A Gathering Scrapbook

Imagine a well-loved, respected member of your meeting, say, a woman of about 70. Do you have her competent, friendly, loving face firmly in mind? OK, now imagine her behind the wheel of a golf cart—yes, I know she doesn’t play golf, but stay with me. Our Friend and her golf cart are on a large, moderately hilly, immaculately groomed university campus in the mountains of southwestern Virginia. There’s a beautiful blue sky overhead, and the temperature is comfortably warm. Is the picture becoming clearer?

It’s time for you to enter the image. You’re walking along a wide, smooth sidewalk on your way to a meal. Suddenly, around the corner of the building in front of you appears our Friend, driving the golf cart, filled with elderly or mobility-challenged Friends, at maximum speed! You carefully step to one side of the sidewalk; she whizzes by with her passengers on the other. As she passes, you see that her face is transfigured by the blissful combination of service and power.

Speedy golf carts notwithstanding, it was a mellow week. Was it the theme? Was it the large campus with lots of walking? Was it the beautiful weather? Was it sugar-shock from the nearly always available ice cream? Whatever the cause, this year’s Gathering of Friends General Conference seemed notable for the absence of major crises and for the simple pleasures of being together for a week.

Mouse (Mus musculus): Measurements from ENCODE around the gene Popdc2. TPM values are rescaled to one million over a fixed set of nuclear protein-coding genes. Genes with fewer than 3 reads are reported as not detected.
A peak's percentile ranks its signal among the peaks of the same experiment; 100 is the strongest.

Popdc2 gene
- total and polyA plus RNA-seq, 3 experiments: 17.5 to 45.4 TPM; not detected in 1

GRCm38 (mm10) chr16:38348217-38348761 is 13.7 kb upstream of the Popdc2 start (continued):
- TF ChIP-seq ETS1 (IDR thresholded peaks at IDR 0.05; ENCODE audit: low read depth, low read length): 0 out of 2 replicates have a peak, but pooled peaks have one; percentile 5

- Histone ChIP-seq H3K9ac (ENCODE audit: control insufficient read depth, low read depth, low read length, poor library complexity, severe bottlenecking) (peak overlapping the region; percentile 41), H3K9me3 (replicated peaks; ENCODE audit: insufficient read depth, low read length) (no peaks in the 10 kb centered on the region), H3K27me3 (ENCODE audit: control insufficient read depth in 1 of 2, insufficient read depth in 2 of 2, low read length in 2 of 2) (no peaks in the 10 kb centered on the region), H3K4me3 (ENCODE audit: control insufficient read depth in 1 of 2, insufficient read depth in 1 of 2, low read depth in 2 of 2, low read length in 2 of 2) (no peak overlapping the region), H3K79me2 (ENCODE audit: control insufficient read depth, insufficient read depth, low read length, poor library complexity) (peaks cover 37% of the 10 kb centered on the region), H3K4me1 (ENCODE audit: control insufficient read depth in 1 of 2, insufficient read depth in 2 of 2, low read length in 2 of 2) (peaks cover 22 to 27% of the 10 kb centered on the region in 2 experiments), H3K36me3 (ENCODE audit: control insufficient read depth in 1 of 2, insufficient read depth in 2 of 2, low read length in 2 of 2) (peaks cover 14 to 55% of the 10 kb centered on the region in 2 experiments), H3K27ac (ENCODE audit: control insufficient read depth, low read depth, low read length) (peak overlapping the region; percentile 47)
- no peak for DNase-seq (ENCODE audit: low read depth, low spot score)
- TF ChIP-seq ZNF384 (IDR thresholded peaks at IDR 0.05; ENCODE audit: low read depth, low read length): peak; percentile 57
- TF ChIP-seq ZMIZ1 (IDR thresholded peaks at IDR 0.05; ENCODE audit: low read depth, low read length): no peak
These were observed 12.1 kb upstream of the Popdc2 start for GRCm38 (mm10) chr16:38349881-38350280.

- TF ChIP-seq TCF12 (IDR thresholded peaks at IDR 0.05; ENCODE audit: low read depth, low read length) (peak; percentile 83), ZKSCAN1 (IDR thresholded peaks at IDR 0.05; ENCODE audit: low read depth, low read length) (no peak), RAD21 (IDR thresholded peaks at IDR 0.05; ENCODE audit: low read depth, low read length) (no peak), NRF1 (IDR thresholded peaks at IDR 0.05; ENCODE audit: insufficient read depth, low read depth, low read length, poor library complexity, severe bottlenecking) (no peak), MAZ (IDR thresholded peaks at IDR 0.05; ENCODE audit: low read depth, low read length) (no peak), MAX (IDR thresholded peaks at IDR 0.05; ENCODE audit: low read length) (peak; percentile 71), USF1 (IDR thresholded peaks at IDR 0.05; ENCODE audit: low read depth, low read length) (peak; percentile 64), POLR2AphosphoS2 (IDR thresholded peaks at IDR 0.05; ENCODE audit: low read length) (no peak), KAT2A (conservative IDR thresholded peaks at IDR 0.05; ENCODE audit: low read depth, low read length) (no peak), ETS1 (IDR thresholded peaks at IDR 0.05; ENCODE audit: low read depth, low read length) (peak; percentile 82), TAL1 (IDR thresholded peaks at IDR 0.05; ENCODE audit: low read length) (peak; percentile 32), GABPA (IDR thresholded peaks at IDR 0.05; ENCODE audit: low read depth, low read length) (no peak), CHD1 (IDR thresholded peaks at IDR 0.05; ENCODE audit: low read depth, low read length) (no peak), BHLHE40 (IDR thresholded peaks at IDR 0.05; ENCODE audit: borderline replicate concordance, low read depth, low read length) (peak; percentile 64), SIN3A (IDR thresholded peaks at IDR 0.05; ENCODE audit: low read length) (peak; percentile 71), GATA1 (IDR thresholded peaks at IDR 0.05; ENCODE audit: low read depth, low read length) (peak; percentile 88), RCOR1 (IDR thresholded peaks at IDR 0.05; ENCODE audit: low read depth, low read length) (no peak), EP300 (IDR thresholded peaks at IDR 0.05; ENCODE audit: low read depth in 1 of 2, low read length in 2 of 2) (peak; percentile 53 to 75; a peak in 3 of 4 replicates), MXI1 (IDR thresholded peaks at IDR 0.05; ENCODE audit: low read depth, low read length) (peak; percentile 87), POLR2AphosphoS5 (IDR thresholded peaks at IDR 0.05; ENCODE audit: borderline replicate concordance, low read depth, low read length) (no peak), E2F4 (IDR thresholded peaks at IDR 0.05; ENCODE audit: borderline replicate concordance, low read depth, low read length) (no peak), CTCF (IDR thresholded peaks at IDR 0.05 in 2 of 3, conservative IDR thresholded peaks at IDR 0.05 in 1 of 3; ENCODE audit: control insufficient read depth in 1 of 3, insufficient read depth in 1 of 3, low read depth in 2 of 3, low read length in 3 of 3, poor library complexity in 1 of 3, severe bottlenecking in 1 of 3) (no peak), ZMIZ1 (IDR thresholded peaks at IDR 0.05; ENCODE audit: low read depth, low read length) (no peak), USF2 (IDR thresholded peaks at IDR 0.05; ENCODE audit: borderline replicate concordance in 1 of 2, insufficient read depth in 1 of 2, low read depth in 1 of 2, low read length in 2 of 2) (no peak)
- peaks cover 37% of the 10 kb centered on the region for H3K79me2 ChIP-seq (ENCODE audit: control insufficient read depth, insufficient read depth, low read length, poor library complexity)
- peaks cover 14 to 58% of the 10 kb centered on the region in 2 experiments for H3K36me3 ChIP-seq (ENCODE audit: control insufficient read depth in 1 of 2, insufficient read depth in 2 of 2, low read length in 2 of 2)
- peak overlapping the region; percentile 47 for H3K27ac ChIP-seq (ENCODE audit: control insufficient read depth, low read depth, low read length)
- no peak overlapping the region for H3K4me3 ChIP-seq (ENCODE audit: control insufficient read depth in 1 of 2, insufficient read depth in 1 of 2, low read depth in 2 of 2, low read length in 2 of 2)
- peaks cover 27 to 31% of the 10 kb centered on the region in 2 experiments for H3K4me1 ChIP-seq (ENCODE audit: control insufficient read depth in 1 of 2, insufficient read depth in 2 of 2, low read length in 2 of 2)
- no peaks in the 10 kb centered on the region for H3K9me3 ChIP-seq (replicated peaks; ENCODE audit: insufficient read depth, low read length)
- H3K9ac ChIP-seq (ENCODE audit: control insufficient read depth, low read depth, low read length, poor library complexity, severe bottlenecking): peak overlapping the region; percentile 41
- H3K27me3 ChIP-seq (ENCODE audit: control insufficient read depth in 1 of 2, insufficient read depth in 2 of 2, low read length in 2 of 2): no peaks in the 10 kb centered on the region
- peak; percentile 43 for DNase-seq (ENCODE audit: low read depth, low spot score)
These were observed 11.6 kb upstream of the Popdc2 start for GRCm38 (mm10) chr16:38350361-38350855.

The 2001 Gathering offered the typical, wide range of morning workshops, with several afternoon workshops to address the needs of youth workers and others. Evening sessions offered plenary speakers, music, and interest groups. New England Friend Steve Curwood, host of National Public Radio’s Living on Earth, encouraged us to apply our testimonies of plain speaking (and plain thinking) to a deeply holistic appreciation of being part of all of life on Earth. Quaker theologian Ann Riggs, fresh from a consultation of the Historic Peace Churches in Bienenberg, Switzerland, offered several arresting images of stillness: the peaceful stillness of a warm summer afternoon, the deceptive stillness of silence in The Magic Flute, and the transformative stillness of Jesus dead upon the cross. Folksingers Robin and Linda Williams, familiar to many Friends from A Prairie Home Companion, gave a rousing, two-set acoustic performance. Baltimore Friend Stan Becker used quite a variety of slides to convey his concern about population growth and the future of the planet with a combination of humor, humility, and urgency. After an evening devoted to interest groups, Joe Volk, executive secretary of Friends Committee on National Legislation, finished up the week by sharing stories of social witness arising from Quaker stillness.

Committees are already hard at work, preparing for next year’s Gathering in Normal, Illinois, to be held from June 29 to July 6, under the theme "To Be Gathered Still." Friends in Illinois Yearly Meeting and FGC staff and volunteers look forward to welcoming you there.

Kenneth Sutton

Kenneth Sutton is senior editor of Friends Journal. By the time you read this he won't be and will live in Boston. This stinks, but we're happy for him.